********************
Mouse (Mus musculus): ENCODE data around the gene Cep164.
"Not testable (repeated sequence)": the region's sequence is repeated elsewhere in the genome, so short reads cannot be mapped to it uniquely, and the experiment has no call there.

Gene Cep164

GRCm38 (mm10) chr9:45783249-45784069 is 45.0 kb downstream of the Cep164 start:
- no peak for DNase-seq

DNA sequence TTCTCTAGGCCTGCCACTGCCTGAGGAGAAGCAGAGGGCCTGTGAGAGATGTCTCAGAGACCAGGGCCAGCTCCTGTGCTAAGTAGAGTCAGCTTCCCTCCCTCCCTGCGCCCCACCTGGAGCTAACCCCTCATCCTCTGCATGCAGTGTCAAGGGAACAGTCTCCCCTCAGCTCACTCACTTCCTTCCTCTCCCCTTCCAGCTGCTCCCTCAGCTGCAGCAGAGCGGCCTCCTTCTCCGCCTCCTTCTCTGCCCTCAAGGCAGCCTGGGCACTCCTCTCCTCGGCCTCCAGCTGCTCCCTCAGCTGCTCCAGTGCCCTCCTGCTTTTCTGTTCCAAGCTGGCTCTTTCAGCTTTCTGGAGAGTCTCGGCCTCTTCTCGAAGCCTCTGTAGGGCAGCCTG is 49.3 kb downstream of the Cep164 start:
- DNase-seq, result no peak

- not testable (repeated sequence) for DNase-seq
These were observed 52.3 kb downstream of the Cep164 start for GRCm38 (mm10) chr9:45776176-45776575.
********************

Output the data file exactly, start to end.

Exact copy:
Mouse (Mus musculus): ENCODE data around the gene Cep164.
"Not testable (repeated sequence)": the region's sequence is repeated elsewhere in the genome, so short reads cannot be mapped to it uniquely, and the experiment has no call there.

Gene Cep164

GRCm38 (mm10) chr9:45783249-45784069 is 45.0 kb downstream of the Cep164 start:
- no peak for DNase-seq

DNA sequence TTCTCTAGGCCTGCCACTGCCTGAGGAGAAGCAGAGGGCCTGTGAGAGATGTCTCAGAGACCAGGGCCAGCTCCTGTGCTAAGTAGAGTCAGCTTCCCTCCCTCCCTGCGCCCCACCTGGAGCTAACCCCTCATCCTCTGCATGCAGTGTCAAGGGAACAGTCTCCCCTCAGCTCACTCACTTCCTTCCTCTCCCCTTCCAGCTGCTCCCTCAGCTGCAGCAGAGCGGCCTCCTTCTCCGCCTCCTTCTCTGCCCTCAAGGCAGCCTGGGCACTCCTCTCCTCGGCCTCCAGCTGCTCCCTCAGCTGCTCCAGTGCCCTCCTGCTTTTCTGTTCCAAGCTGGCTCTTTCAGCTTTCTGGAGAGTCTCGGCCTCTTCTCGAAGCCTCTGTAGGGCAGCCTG is 49.3 kb downstream of the Cep164 start:
- DNase-seq, result no peak

- not testable (repeated sequence) for DNase-seq
These were observed 52.3 kb downstream of the Cep164 start for GRCm38 (mm10) chr9:45776176-45776575.